Ireland's First Free Pub is Open!

Maddy Harland
Friday, 2nd September 2016

Tim and Maddy revisit Mark Boyle in Ireland at his permaculture and gift-based smallholding and explore The Happy Pig, a free pub built by Mark with volunteers from cob, cordwood, wattle and daub and well furnished with gifted and handcrafted items.

A couple of years ago Tim and I visited author and activist, Mark Boyle, in the wilds of county Galway, Ireland. Called An Teach Saor, Gaelic for 'the free house', it is a permaculture and gift-based smallholding.

He was mid-way through converting a disused piggery - built with breeze blocks and corrugated iron - to a natural building that would become The Happy Pig, a name inspired by the old adage, “Would you rather be a happy pig, or a miserable philosopher?”. Seeing how content he was there, we wondered if living a natural life had helped him find a path to becoming a happy philosopher.

The idea behind The Happy Pig is simple. Its unique identifying factor is that no charge is made. "It's a free pub, accommodation and event space. You can come and have a drink, stay over, or take one of our free workshops. Travellers can use it as a half-way house, activists or city folk as a sanctuary out in the natural world. It was only launched recently but we've already had shindigs, solstice parties, feasts, many a travelling cyclist or bard, along with workshops as diverse as foraging and tantra. Its use is always free, though we gently suggest to people that if they are staying for a prolonged period and use a lot of consumables - such as bought-in energy or food - they are welcome to leave a donation to cover these costs, otherwise they all fall on us, which makes it unsustainable. That said, if you don't have much or any money, you're always free to stay, eat and enjoy the place. And it's working," says Mark.


Returning this summer, it was such a pleasure to see the build completed. The Happy Pig was built on a shoestring, via a successful crowdfund by volunteers, and it has a wonderful atmosphere even when empty. I walked into a spacious room with a handmade wooden bar in one corner. Heated by a substantial woodburner (that also heats the water), it has cob and cordwood exterior walls detailed with coloured glass bottles and a circular window from a washing machine door (see lead image). The internal walls were built using wattle and daub. There is table tennis, comfy chairs and a sofa (which turns into a bed), rustic tables and chairs as you would find in any good pub, a dart board, table football, board games, and a bar with optics. Naturally, it served Irish whiskey. It would have been rude to refuse a shot!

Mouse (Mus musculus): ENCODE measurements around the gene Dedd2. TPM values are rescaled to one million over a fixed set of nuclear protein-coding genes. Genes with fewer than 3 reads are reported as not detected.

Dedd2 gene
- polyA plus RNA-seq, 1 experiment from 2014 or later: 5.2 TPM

Behind the bar there is a kitchen with a large worktop crafted from a beauitful piece of wood. There is a bunk room that sleeps four, a double bedroom, a small library area, and a shower and compost loo. I particularly appreciated the attention to detail of the shower with its recycled brass shower unit, tiled floor, and the clever use of corrugated tin sheets to protect the interior wall from damp around the shower area. The compost loo is a simple bucket and chuck-it system. There were musical instruments dotted everywhere, and even bent spoons used for door handles.





All the windows are recycled. Every element of the internal décor is reused, gifted or upcycled. Not one item was bought.


In fact, the fully furnished building, complete with pumped water from a bore hole, central heating fuelled by their own wood, and electrics, cost just €20,000. For 120m2, this is around 15% of the cost of a similar conventional structure. Apart from the electrics and plumbing, the rest of the conversion was done by Mark himself, some friends, neighbours and visiting volunteers.

"We wanted to show that anyone, even one as relatively unskilled as myself, can build beautiful natural spaces that can serve people well, for a fraction of the conventional cost. And that when we stop trying to profit from one another, and enter into our relationships in a different spirit, wonderful things that defy logic seem to happen."

If you would like to visit An Teach Saor, or stay at The Happy Pig, perhaps offer some skills or volunteering time, or if you just need to have a good night’s sleep there, then we're told an adventurous spirit is encouraged, and you are invited to follow your nose to County Galway and explore your own way there. However, if for whatever reason you feel more comfortable booking in advance, or asking for directions in the modern way, you can by emailing them at: anteachsaor<at>riseup<dot>net

About Mark Boyle

Mark Boyle lived for over three years without earning or spending a penny, an experience which formed the basis of his first book, The Moneyless Man. He went on to share his philosophy, and practical tips of how to live without money, in-depth in The Moneyless Manifesto. His latest book, Drinking Molotov Cocktails with Gandhi, is a deep critique of industrial society and a life-affirming cry to move beyond our dependence on it. (Follow the links for more information about the books.)

Mark is currently building a straw bale and roundwood cabin, without running water and electricity, for himself and his partner whilst creating a community at An Teach Saor.

Read 'Cheap (potentially free) to build and run houses' by Mark